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Monument to the place where Tsar Peter I rested after the Battle of Poltava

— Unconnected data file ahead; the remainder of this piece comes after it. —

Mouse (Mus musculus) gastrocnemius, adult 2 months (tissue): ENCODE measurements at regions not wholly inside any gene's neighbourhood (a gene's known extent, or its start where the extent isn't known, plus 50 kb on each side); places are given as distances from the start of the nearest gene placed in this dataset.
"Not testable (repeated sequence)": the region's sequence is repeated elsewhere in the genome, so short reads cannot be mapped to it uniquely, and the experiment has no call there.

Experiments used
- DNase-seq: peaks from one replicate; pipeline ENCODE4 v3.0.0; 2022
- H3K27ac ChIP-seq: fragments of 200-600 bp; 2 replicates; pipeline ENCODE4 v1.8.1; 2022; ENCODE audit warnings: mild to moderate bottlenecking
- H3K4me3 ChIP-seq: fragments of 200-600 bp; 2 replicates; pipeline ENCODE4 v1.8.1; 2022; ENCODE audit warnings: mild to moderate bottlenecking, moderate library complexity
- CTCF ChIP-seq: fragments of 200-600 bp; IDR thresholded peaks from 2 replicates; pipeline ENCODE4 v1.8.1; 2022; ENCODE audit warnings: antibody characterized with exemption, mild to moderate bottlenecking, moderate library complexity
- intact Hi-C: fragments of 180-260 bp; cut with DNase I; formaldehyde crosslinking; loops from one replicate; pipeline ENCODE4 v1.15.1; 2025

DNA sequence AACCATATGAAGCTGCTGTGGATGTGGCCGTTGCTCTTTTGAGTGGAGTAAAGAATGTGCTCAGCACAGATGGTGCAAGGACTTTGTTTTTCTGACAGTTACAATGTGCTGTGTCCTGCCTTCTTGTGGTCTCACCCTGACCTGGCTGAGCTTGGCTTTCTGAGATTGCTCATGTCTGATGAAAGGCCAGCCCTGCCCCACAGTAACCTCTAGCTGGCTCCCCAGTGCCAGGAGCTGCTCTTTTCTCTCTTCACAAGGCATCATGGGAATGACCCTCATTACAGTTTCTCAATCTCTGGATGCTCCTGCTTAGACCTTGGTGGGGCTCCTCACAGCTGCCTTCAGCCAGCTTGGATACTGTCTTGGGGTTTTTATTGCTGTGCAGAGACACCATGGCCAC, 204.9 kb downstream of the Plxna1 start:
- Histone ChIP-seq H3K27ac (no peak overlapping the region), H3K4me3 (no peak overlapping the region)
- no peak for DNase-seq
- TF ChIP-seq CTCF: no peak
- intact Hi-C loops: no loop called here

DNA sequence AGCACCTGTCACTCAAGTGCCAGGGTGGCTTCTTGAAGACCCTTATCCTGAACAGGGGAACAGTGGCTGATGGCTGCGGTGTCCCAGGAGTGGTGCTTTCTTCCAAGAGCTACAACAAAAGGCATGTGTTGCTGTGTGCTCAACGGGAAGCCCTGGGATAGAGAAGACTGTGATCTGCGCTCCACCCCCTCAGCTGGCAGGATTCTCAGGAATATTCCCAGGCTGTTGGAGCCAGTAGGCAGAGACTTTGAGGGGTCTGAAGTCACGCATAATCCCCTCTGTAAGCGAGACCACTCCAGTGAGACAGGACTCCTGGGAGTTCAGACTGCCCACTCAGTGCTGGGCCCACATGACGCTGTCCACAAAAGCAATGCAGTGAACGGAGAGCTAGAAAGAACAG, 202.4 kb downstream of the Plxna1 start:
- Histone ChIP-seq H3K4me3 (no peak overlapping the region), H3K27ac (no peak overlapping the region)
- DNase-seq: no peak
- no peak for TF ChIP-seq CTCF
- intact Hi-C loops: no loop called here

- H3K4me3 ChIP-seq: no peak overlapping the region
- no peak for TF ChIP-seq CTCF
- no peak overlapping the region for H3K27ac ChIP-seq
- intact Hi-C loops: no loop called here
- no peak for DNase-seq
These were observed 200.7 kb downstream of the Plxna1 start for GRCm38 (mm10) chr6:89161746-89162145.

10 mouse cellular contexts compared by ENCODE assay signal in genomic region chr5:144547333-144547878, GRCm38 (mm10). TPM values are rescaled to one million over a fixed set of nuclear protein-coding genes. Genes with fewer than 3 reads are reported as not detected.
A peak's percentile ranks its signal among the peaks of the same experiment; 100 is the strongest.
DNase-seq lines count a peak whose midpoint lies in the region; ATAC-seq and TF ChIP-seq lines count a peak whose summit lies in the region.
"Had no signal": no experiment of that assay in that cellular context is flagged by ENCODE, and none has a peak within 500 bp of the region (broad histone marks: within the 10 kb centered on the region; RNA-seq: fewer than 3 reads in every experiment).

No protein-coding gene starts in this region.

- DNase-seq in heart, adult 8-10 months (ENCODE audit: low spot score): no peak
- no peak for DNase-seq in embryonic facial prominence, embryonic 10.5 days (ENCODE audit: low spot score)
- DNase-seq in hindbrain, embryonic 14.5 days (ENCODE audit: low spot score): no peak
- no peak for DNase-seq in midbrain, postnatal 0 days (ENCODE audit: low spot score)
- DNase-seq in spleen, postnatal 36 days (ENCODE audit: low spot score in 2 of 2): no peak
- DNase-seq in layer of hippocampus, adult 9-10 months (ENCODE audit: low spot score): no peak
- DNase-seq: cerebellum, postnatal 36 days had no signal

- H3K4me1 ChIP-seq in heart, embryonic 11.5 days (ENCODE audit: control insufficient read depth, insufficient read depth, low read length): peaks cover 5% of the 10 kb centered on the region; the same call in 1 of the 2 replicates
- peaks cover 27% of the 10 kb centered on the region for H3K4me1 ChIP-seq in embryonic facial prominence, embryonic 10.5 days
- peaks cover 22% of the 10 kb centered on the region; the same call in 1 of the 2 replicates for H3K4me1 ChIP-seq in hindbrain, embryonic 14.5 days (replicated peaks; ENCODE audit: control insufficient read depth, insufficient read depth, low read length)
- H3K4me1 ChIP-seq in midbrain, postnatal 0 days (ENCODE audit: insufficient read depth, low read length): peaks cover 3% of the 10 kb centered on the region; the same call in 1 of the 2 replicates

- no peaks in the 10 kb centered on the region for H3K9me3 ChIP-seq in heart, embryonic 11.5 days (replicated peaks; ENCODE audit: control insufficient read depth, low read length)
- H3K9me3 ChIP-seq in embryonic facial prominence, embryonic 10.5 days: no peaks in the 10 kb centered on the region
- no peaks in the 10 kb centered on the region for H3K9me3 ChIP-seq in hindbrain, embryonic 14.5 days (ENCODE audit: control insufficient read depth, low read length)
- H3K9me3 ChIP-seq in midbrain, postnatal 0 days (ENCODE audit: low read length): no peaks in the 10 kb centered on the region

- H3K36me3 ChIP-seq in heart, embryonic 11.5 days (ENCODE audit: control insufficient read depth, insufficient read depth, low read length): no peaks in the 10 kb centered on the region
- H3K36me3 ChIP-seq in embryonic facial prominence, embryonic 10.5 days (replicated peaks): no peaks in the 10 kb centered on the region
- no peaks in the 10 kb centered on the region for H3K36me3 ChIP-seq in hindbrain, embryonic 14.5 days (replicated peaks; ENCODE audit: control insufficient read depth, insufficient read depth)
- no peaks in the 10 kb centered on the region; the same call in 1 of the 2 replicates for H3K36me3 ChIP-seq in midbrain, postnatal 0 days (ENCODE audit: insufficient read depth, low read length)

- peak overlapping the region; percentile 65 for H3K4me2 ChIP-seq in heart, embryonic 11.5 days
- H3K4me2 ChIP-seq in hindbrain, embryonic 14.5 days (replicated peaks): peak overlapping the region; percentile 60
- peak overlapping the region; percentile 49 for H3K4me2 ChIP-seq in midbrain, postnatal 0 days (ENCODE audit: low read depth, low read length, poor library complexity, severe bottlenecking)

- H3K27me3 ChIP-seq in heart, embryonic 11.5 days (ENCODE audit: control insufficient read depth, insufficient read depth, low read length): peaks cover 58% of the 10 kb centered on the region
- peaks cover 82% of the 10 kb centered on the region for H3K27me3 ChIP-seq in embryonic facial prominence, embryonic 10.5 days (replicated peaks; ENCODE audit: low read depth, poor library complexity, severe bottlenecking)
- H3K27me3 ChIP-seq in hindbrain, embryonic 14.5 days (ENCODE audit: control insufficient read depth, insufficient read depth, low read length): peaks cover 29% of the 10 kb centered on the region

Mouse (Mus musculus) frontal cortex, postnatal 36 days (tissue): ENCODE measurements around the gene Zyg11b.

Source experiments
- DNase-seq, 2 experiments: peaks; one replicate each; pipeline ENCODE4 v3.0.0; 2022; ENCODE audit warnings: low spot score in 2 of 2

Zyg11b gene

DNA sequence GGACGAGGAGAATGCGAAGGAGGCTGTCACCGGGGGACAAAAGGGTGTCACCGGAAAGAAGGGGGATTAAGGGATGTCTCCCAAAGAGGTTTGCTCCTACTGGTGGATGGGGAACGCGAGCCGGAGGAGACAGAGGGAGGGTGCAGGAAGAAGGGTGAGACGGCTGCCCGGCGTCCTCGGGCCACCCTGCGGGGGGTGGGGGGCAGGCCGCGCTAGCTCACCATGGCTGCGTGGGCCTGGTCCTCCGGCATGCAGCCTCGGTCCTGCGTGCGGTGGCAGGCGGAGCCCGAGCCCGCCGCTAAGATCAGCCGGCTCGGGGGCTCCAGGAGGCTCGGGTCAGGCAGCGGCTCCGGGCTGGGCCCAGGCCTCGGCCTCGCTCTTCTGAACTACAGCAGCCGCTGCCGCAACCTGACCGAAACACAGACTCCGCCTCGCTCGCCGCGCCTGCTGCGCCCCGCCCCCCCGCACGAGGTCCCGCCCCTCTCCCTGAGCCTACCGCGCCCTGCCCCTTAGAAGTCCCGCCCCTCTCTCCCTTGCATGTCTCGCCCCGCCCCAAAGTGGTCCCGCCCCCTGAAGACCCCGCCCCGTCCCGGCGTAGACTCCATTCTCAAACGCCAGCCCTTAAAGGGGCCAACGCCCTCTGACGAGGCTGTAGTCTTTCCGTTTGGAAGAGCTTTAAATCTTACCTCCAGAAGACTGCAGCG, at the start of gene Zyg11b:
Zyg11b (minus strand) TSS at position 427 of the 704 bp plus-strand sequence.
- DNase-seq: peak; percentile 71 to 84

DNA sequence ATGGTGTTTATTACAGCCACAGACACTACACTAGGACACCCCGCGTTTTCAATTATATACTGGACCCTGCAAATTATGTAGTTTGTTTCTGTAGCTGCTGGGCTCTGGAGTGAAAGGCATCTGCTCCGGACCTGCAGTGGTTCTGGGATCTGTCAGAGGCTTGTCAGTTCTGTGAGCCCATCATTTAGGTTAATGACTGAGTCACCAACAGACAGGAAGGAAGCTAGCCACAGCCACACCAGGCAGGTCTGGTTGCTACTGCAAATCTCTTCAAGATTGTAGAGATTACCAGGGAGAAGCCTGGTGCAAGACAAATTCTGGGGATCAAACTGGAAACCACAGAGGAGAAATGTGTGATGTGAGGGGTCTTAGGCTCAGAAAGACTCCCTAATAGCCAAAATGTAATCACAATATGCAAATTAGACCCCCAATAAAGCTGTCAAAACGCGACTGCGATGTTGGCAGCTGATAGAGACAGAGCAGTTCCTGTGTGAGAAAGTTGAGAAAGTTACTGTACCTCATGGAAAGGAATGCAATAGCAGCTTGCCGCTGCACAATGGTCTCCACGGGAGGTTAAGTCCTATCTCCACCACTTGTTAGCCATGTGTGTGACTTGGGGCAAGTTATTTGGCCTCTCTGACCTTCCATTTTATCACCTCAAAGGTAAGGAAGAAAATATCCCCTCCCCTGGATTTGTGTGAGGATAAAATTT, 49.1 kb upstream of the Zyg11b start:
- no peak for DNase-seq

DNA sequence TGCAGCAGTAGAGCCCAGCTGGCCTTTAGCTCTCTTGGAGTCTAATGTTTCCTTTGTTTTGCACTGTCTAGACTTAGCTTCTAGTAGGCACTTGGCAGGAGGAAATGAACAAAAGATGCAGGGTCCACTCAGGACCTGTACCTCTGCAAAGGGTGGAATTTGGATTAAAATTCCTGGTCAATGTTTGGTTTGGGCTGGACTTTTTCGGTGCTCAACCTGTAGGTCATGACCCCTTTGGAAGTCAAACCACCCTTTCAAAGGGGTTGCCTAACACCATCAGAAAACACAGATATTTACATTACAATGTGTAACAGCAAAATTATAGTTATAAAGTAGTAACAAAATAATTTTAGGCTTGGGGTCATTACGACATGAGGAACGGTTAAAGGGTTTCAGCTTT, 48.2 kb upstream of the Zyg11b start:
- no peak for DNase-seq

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  The first idea to build a monument to commemorate the Battle of Poltava originated with an ordinary townsman of Poltava, Pavel Rudenko. In 1778 he erected a stone-made pillar crowned with a gilded apple. An engraved brass plate, created by engraver Patrikiy Balabin, depicted the battle as the apotheosis of Peter I's military genius. This monument existed until 1811, when it was badly damaged by some sots during a drunken brawl. On June 24th 1841 another monument was erected not far from the original location. This monument commemorated the site where Peter I had rested after the battle. It is believed that soon after the battle the Tsar visited Commandant Kelin, who had rented an apartment in the house of Cossack Magdenko, and rested there for a brief period of time. By 1804 this house had fallen into disrepair and was demolished. Before the first visit of Tsar Alexander I to Poltava the first brick pyramidal monument was erected on the site where the house had been located. Alexanderís successor, Tsar Nikolay I, ordered Peterís repose to be immortalized with a monument that was cast in bronze in St. Petersburg by Hamburger, a master of artistic casting, based on drawings made by Professor Alexander Bryullov. This monument bore the National Emblem of the Russian Empire and a bronze plate with the inscription: "Erected on June 27th 1849 in the reign of Tsar Nikolay I." The monument is surrounded by a cast-iron railing, made of eight connected pillars in the form of cannons. Soon after 1921, when the Bolsheviks came to power, this plate was dismantled as were all other reminders of the Romanov dynasty. Other decorations, including a bronze helmet, sword, and shield, and a sleeping lion symbolizing the resting Tsar, remained untouched. During the German occupation of Poltava (1941 - 1943), all bronze decorations of the monument were taken to Germany. Only in the early 1950s was this monument reconstructed in its original form with the exception of the bronze plate.

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